During the film's main titles, the titles' typeface is similar to that of the Indiana Jones films. This was obviously to honor the film Raiders of the Lost Ark for using the original Carl Barks comic book series as part of the inspiration for the former (such as the scene when Jones being chased by a boulder which was inspired by "The Seven Cities of Cibola," an Uncle Scrooge comic book issue. Also, the idea for the idol mechanism in the opening scene in Raiders, and deadly traps later in the film were inspired by several Uncle Scrooge comics). Another homage to the Indiana Jones films comes later in the movie when someone looking like Indiana Jones can be seen briefly when Scrooge and Genie visit the Explorer's Club.

Release[edit]

Box office[edit]

While the film earned $18 million domestically and made back its budget, it was not the financial success Disney was supposedly hoping for, having to face competition from other larger-scale summer family releases such as Problem Child, and caused all planned DuckTales films to be shelved as well (there were plans for there to be several DuckTales films following this).[citation needed]

Critical reception[edit]

Reception was positive but some critics considered the film to be a betrayal of Carl Barks's Uncle Scrooge comic books on which DuckTales was based.[2][3] Overseas, however, critics were generally kinder to the film. On the review aggregator Rotten Tomatoes, the film got a fresh rating of 86%.[4] The more successful animated film, Aladdin, released by Disney almost two years later also shares many elements with this film.

Home media[edit]

The movie was released on VHS on March 15, 1991, followed by a Laserdisc release on April 26, 1991. On January 16, 2006, the region 1 DVD of DuckTales the Movie: Treasure of the Lost Lamp was released as an exclusive to the Disney Movie Club and the Disney Movie Rewards Program. The first release of the DVD to the general public was announced for January 13, 2015.[5] Ahead of this, DVDs were available in Canada in October 2014, apparently as a Wal-Mart Exclusive.[6] In addition, there was a DVD release also ahead of the general release date that was issued in the United States as a Wal-Mart Exclusive on October 14, 2014. Disney has given the DVD wide release in Europe and other parts of the world. The DVD release is in widescreen presentation in region 1 and other countries. However, it is currently unknown whether the film will ever be released on Blu-ray or not.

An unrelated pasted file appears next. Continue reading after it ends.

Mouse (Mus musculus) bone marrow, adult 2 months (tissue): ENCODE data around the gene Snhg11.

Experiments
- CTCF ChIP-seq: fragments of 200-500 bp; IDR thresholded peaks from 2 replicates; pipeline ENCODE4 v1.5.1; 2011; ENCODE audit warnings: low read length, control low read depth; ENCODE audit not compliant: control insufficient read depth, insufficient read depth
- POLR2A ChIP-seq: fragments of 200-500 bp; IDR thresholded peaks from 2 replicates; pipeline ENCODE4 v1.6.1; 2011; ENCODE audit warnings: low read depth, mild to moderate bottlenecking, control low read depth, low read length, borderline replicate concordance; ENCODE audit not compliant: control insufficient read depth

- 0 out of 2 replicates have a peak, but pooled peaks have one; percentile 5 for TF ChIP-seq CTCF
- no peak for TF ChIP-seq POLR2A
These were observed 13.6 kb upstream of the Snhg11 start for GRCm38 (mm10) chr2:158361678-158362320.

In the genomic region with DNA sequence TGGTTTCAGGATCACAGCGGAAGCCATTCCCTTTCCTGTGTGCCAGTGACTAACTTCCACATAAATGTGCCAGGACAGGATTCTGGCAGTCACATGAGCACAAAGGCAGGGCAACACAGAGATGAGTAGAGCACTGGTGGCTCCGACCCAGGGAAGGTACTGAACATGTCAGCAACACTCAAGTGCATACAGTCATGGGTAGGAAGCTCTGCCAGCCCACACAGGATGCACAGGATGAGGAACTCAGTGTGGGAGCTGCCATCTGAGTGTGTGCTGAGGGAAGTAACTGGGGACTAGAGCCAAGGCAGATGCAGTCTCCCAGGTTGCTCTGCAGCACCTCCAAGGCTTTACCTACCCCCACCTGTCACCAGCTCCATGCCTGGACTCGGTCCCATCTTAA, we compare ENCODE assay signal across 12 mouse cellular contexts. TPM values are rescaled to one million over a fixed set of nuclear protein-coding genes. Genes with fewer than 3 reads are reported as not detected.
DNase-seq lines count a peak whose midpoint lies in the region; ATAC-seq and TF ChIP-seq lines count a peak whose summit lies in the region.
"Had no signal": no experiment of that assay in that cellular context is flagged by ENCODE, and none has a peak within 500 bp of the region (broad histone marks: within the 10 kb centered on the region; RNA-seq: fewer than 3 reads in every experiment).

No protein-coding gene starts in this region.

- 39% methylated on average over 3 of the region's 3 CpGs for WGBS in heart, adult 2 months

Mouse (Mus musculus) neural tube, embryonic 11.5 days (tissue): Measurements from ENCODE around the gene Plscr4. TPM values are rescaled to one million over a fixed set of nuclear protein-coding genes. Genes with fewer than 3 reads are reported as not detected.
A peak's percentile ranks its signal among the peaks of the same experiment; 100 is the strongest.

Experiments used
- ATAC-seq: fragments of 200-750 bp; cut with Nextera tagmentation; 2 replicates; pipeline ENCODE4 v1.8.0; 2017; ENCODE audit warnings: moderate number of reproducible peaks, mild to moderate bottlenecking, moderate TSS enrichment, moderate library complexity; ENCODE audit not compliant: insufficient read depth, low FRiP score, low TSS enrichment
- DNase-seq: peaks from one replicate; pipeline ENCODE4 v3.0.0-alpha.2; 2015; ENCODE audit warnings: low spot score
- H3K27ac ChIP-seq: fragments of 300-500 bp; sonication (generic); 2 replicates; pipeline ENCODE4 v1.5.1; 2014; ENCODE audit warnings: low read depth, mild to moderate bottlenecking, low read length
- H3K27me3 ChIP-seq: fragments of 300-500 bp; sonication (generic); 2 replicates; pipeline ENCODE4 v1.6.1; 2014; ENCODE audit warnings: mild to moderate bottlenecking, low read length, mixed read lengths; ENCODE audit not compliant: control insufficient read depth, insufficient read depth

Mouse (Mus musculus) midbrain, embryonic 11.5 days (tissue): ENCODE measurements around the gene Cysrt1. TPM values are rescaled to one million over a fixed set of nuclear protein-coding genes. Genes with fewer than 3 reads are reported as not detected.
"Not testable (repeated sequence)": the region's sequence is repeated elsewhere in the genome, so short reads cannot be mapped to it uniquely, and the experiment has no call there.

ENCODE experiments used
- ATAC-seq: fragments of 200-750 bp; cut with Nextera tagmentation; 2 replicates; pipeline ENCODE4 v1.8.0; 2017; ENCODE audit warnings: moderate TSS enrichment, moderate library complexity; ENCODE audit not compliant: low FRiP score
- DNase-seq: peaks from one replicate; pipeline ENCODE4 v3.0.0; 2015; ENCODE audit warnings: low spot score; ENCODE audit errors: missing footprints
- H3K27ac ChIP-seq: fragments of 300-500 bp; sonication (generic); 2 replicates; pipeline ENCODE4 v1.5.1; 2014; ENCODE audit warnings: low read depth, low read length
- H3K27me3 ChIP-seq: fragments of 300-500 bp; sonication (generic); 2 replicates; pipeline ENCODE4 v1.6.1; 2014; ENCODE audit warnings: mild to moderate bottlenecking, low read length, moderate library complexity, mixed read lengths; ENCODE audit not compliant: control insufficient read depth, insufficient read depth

The film is available to rent and purchase (including in HD) on iTunes.[7]

Disney MovieToons label[edit]

The short-lived MovieToon label, which was introduced with this film, was intended as being specifically for producing new films for old established Disney characters. However, in the end they only produced one more major film, A Goofy Movie, although a feature-length Mickey Mouse film (which is now in development at Walt Disney Animation Studios) was in the works for a while before the label was altogether dropped. Other films made by the television animation division, such as Doug's 1st Movie, were released without the MovieToons label. In addition, the DisneyToon Studios label would be feature the animated drama film (such as Pocahontas II: Journey to a New World and Bambi II).

See also[edit]

List of films based on television programs

References[edit]

  1. ^ "Duck Tales: The Movie (1990)". Box Office Mojo. Retrieved 2012-08-01. 
  2. ^ "Animated `Ducktales` Adventure Fails To Match Its Superb Source". Chicago Tribune. 1990-08-03. Retrieved 2010-10-19. 
  3. ^ Solomon, Charles (1990-08-03). "Duck Tales Makes Mockery of Tradition". The Los Angeles Times. Retrieved 2010-10-19. 
  4. ^ "DuckTales the Movie: Treasure of the Lost Lamp". Rotten Tomatoes. Retrieved 2011-01-23. 
  5. ^ "DuckTales The Movie: Treasure Of The Lost Lamp". Amazon.com. Retrieved 5 October 2014. 
  6. ^ "New DA DVDs Out Now At Canadian Wal-Marts". Disney Afternoon Forever. 2014-10-12. Retrieved 2014-10-12. 
  7. ^ "iTunes - Movies - DuckTales: The Movie - Treasure of the Lost Lamp". iTunes. Retrieved 5 October 2014. 

External links[edit]